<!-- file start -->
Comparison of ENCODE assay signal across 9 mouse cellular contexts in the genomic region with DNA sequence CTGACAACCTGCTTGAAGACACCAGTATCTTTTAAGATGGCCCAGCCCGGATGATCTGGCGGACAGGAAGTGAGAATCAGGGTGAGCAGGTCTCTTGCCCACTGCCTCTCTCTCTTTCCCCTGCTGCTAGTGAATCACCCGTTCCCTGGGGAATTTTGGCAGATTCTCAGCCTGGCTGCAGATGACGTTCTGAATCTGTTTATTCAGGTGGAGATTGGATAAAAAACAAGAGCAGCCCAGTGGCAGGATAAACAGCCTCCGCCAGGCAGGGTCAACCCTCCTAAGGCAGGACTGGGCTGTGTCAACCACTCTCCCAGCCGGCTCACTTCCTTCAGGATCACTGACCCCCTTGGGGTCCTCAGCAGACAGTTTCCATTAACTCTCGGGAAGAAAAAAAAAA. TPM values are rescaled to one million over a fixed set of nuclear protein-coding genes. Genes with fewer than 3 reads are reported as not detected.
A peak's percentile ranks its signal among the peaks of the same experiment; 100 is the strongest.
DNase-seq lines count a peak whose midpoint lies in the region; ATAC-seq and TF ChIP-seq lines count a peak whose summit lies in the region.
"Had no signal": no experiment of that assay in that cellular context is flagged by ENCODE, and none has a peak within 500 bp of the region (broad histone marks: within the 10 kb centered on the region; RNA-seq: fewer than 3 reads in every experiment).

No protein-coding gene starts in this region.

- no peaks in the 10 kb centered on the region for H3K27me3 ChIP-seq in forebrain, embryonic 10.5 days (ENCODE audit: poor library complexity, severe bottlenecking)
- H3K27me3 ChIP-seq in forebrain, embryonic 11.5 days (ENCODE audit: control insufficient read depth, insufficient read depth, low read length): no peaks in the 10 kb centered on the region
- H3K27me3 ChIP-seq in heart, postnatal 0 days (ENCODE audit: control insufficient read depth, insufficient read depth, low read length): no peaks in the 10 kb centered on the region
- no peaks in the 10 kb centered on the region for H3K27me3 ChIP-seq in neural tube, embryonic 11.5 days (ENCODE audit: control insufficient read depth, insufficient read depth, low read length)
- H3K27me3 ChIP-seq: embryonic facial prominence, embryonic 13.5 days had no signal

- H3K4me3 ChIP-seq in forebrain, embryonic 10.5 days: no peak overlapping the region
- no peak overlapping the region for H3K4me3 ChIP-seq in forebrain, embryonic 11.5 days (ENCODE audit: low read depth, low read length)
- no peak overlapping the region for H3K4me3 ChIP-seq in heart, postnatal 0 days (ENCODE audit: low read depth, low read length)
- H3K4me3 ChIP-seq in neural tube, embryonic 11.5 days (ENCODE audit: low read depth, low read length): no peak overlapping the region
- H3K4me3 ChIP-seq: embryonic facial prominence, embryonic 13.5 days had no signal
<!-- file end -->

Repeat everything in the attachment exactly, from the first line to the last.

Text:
Comparison of ENCODE assay signal across 9 mouse cellular contexts in the genomic region with DNA sequence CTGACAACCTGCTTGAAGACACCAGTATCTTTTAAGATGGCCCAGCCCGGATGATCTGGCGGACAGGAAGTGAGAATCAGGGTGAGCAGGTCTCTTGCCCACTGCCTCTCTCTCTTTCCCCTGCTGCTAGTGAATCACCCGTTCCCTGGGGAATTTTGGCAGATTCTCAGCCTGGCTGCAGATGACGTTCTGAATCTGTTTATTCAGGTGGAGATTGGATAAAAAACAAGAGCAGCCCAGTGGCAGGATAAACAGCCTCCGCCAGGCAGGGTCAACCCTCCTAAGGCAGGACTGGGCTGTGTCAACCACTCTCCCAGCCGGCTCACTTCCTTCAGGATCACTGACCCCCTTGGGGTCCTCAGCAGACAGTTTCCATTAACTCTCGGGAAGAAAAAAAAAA. TPM values are rescaled to one million over a fixed set of nuclear protein-coding genes. Genes with fewer than 3 reads are reported as not detected.
A peak's percentile ranks its signal among the peaks of the same experiment; 100 is the strongest.
DNase-seq lines count a peak whose midpoint lies in the region; ATAC-seq and TF ChIP-seq lines count a peak whose summit lies in the region.
"Had no signal": no experiment of that assay in that cellular context is flagged by ENCODE, and none has a peak within 500 bp of the region (broad histone marks: within the 10 kb centered on the region; RNA-seq: fewer than 3 reads in every experiment).

No protein-coding gene starts in this region.

- no peaks in the 10 kb centered on the region for H3K27me3 ChIP-seq in forebrain, embryonic 10.5 days (ENCODE audit: poor library complexity, severe bottlenecking)
- H3K27me3 ChIP-seq in forebrain, embryonic 11.5 days (ENCODE audit: control insufficient read depth, insufficient read depth, low read length): no peaks in the 10 kb centered on the region
- H3K27me3 ChIP-seq in heart, postnatal 0 days (ENCODE audit: control insufficient read depth, insufficient read depth, low read length): no peaks in the 10 kb centered on the region
- no peaks in the 10 kb centered on the region for H3K27me3 ChIP-seq in neural tube, embryonic 11.5 days (ENCODE audit: control insufficient read depth, insufficient read depth, low read length)
- H3K27me3 ChIP-seq: embryonic facial prominence, embryonic 13.5 days had no signal

- H3K4me3 ChIP-seq in forebrain, embryonic 10.5 days: no peak overlapping the region
- no peak overlapping the region for H3K4me3 ChIP-seq in forebrain, embryonic 11.5 days (ENCODE audit: low read depth, low read length)
- no peak overlapping the region for H3K4me3 ChIP-seq in heart, postnatal 0 days (ENCODE audit: low read depth, low read length)
- H3K4me3 ChIP-seq in neural tube, embryonic 11.5 days (ENCODE audit: low read depth, low read length): no peak overlapping the region
- H3K4me3 ChIP-seq: embryonic facial prominence, embryonic 13.5 days had no signal